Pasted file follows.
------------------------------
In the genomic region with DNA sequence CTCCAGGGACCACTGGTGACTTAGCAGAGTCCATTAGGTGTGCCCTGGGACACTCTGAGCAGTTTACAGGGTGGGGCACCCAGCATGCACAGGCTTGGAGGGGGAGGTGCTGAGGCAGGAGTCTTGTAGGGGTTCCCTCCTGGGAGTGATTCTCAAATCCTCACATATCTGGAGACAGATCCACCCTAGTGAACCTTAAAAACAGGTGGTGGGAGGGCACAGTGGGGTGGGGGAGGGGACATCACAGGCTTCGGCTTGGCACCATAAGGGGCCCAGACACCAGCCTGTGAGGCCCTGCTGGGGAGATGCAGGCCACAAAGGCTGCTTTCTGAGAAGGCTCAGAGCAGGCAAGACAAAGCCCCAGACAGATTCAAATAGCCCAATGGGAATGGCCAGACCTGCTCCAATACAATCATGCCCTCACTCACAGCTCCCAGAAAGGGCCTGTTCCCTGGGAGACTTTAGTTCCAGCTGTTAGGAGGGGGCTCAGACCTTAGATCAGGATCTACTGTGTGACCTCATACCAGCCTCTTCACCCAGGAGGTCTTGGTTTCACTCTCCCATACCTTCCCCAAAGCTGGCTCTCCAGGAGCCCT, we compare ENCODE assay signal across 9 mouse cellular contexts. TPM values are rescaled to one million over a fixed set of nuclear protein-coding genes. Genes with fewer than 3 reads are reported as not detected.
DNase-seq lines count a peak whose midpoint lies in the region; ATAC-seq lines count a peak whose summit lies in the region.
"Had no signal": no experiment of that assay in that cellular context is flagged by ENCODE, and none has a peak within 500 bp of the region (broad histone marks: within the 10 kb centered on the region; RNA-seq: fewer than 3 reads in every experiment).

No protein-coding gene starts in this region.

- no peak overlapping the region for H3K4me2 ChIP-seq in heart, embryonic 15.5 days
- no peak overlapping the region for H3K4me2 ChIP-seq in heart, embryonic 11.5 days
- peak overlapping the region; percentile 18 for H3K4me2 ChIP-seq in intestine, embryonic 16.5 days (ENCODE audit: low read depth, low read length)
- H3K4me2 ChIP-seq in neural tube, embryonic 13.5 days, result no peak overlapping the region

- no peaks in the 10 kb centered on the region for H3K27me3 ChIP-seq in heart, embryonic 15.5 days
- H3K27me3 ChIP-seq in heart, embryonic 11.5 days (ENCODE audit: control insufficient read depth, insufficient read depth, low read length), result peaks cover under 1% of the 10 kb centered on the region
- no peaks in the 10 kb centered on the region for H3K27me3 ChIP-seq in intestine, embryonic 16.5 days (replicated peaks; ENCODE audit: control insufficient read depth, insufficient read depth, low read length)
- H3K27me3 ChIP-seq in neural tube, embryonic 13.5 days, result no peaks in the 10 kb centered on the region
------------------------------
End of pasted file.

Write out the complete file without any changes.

In the genomic region with DNA sequence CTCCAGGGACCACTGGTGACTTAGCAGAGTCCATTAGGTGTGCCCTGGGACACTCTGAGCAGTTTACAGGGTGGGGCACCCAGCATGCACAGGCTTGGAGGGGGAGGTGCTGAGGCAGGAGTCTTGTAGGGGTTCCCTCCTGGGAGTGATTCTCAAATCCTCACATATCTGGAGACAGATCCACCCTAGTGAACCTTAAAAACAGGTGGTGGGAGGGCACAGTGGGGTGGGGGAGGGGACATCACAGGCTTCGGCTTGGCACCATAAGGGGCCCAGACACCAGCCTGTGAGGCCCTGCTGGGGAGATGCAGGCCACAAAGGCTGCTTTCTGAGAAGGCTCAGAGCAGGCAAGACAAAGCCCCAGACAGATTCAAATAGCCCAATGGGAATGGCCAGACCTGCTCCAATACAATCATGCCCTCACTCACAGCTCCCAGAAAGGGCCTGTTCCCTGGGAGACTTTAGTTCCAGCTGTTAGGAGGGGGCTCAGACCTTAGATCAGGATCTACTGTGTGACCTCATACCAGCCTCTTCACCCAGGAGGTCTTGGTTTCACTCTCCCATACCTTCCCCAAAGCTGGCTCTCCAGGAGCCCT, we compare ENCODE assay signal across 9 mouse cellular contexts. TPM values are rescaled to one million over a fixed set of nuclear protein-coding genes. Genes with fewer than 3 reads are reported as not detected.
DNase-seq lines count a peak whose midpoint lies in the region; ATAC-seq lines count a peak whose summit lies in the region.
"Had no signal": no experiment of that assay in that cellular context is flagged by ENCODE, and none has a peak within 500 bp of the region (broad histone marks: within the 10 kb centered on the region; RNA-seq: fewer than 3 reads in every experiment).

No protein-coding gene starts in this region.

- no peak overlapping the region for H3K4me2 ChIP-seq in heart, embryonic 15.5 days
- no peak overlapping the region for H3K4me2 ChIP-seq in heart, embryonic 11.5 days
- peak overlapping the region; percentile 18 for H3K4me2 ChIP-seq in intestine, embryonic 16.5 days (ENCODE audit: low read depth, low read length)
- H3K4me2 ChIP-seq in neural tube, embryonic 13.5 days, result no peak overlapping the region

- no peaks in the 10 kb centered on the region for H3K27me3 ChIP-seq in heart, embryonic 15.5 days
- H3K27me3 ChIP-seq in heart, embryonic 11.5 days (ENCODE audit: control insufficient read depth, insufficient read depth, low read length), result peaks cover under 1% of the 10 kb centered on the region
- no peaks in the 10 kb centered on the region for H3K27me3 ChIP-seq in intestine, embryonic 16.5 days (replicated peaks; ENCODE audit: control insufficient read depth, insufficient read depth, low read length)
- H3K27me3 ChIP-seq in neural tube, embryonic 13.5 days, result no peaks in the 10 kb centered on the region